I’ve just been reading a great article at McCrindle titled Technology, Innovation & Collaboration: The Future of Work with Claire Madden.
As those of us that have been labelled as Baby Boomers get set to move out of the workforce (to live on our children’s inheritance), Generation Z is getting ready to take our place. Their working lives won’t simply be different from ours, they’ll be different from the generations in between us as well. We’ve already seen big changes in work habits and work lives but the change is about to accelerate.
Generation Z bring new approaches to work, problem solving, innovation and collaboration. They have been born into an era of unprecedented change – this will be reflected in their approach to their careers. Today’s annual turnover rate is 15% per annum which equates to people staying in their roles for approximately 3 years 4 months. Projected over the lifetime of a school leaver today it is estimated they will have 17 jobs across 5 careers in their lifetime.
Most of us in the workforce now have had a number of jobs and perhaps a few careers. The idea of someone joining a company at 15 and staying until retirement is already a part of history but now we’ve got to wonder if those about to start their working lives will ever qualify for long service leave.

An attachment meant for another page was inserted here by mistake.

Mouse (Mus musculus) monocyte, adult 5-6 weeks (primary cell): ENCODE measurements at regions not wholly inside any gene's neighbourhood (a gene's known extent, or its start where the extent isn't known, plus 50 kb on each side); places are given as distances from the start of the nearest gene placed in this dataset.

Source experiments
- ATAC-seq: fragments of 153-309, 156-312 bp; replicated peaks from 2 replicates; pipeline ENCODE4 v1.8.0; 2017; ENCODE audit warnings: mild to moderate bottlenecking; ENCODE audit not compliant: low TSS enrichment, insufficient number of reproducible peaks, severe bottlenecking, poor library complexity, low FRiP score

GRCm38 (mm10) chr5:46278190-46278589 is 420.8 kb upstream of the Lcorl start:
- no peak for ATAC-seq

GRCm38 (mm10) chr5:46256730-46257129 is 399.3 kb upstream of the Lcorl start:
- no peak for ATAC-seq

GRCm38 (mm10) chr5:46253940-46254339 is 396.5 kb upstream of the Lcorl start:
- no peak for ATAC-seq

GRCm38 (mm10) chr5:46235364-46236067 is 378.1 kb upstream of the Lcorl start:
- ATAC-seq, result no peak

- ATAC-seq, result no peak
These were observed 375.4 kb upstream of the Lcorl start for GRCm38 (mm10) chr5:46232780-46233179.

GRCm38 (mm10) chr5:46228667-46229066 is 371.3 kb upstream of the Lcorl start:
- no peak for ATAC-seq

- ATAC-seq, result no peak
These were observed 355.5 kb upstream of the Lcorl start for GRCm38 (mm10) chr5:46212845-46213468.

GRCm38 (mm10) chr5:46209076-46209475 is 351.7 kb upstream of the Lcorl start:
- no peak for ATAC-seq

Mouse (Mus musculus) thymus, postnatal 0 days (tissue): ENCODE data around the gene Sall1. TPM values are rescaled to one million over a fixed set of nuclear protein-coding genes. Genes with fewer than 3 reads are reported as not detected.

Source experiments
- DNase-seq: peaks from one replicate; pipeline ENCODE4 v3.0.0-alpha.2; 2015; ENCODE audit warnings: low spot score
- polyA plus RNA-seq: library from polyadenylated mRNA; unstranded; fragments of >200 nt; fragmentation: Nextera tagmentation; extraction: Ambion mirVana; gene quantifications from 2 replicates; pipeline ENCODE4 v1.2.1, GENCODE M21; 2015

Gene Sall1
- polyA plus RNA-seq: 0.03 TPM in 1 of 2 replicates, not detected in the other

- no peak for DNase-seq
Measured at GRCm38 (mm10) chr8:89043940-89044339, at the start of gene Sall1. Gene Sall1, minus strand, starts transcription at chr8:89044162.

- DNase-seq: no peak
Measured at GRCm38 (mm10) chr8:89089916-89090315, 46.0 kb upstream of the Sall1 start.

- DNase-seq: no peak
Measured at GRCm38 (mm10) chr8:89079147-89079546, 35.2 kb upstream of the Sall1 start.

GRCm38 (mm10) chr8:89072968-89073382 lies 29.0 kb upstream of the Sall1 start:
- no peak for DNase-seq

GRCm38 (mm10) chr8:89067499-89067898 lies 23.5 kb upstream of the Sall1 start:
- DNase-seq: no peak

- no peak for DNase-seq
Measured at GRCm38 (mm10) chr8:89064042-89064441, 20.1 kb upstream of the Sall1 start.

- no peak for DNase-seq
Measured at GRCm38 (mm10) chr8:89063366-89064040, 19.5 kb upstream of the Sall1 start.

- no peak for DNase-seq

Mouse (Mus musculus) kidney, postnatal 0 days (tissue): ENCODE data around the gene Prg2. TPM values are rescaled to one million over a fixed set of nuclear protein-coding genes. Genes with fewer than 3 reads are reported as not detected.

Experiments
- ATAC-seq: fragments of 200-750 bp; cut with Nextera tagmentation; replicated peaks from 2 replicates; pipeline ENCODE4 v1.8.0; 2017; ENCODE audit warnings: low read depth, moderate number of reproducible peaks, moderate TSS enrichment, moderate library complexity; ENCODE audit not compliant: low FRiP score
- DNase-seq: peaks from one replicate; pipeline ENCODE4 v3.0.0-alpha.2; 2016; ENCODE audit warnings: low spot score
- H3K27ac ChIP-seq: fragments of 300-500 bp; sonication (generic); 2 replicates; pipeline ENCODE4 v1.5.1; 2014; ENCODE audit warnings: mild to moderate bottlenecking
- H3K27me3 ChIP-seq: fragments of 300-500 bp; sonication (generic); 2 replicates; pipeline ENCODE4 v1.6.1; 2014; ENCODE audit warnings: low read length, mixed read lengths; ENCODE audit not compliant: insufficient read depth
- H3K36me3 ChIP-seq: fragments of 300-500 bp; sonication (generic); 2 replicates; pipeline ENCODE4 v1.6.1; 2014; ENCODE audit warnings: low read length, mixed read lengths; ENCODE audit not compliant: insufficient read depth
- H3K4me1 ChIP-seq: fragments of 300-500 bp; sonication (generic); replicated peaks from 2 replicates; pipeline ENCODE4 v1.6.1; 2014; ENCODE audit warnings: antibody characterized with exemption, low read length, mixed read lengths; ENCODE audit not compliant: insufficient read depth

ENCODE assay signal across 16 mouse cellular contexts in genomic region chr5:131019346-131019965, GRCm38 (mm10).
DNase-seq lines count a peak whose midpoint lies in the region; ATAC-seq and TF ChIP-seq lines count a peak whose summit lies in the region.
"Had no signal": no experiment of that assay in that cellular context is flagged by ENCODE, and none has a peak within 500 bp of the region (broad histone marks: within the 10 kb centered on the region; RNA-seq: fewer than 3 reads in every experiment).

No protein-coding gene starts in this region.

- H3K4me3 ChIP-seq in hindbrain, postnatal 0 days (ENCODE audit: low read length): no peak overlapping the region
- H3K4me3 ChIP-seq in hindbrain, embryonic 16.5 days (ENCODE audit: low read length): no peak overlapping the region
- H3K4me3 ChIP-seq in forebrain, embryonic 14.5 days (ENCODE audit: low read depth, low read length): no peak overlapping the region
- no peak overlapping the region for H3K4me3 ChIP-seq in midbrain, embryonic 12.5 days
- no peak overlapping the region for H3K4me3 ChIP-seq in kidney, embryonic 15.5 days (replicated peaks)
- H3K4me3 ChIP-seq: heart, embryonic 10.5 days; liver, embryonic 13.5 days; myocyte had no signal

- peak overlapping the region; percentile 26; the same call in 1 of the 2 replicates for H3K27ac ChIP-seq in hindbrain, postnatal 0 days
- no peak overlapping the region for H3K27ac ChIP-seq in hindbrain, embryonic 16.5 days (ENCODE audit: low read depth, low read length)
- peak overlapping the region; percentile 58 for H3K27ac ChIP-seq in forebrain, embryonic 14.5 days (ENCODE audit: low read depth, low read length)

There’s a lot more of interest in the McCrindle article and it’s well worth taking the time to read it in full. I guess I still can’t get past the idea of someone having 17 jobs across 5 careers. As the world around us, especially the world of technology, changes ever more rapidly, it seems our lives are changing more than ever. Where is the room for stability when our jobs, careers and our homes are constantly changing? How do we view the certainties of life when life becomes so changeable?
I’ve had a few jobs myself.
I must admit that I’ve had a few jobs over many years. I began full time work as an apprentice chef. After four years I was handed the certificate to say that I was qualified. I then promptly left the industry.
I worked within the Education Department for five years, in radio for around twenty full time years and about 6 part time, I was employed by the Bible Society for five years and almost two years ago began working for Compassion Australia. I’m now 52 so I’m hoping I still have quite a number of working years ahead of me. I don’t know what the future may hold but I’m hoping that a large part of it will be staying right where I am, seeking to see many more children released from poverty in Jesus’ name.
What has your work life looked like so far? Are you still in the same job you started in? Are you even in the same career? I’d be really interested to hear your experience of work, whether you’ve been in the workforce for a short time or you’re nearing the end of your working life. How have you seen society’s attitudes to work change over the time you’ve been employed?
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